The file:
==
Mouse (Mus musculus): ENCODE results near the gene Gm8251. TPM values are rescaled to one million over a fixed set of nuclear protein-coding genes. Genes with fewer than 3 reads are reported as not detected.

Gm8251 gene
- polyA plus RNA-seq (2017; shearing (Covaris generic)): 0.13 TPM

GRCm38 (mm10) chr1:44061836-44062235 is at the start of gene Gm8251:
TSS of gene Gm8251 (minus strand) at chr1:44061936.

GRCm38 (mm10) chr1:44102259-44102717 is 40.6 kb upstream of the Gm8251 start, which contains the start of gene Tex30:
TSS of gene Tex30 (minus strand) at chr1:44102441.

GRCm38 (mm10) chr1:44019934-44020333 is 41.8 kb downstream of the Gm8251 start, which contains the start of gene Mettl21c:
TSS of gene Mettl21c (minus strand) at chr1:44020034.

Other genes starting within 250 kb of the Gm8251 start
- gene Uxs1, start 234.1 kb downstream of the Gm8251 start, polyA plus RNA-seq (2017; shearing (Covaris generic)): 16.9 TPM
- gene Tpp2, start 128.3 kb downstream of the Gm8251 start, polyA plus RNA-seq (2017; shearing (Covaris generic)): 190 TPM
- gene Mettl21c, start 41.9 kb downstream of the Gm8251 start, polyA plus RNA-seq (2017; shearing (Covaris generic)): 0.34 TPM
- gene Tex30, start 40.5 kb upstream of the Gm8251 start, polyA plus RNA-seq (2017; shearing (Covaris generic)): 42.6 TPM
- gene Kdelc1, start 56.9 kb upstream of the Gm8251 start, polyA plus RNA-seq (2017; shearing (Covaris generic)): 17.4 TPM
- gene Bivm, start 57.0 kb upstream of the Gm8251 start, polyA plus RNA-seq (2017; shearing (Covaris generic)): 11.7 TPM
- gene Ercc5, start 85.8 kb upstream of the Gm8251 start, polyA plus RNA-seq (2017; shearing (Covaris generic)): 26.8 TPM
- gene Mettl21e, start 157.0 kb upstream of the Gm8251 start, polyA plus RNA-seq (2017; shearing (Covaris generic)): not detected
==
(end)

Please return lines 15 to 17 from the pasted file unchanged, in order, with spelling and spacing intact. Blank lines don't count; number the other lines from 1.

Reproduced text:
- gene Kdelc1, start 56.9 kb upstream of the Gm8251 start, polyA plus RNA-seq (2017; shearing (Covaris generic)): 17.4 TPM
- gene Bivm, start 57.0 kb upstream of the Gm8251 start, polyA plus RNA-seq (2017; shearing (Covaris generic)): 11.7 TPM
- gene Ercc5, start 85.8 kb upstream of the Gm8251 start, polyA plus RNA-seq (2017; shearing (Covaris generic)): 26.8 TPM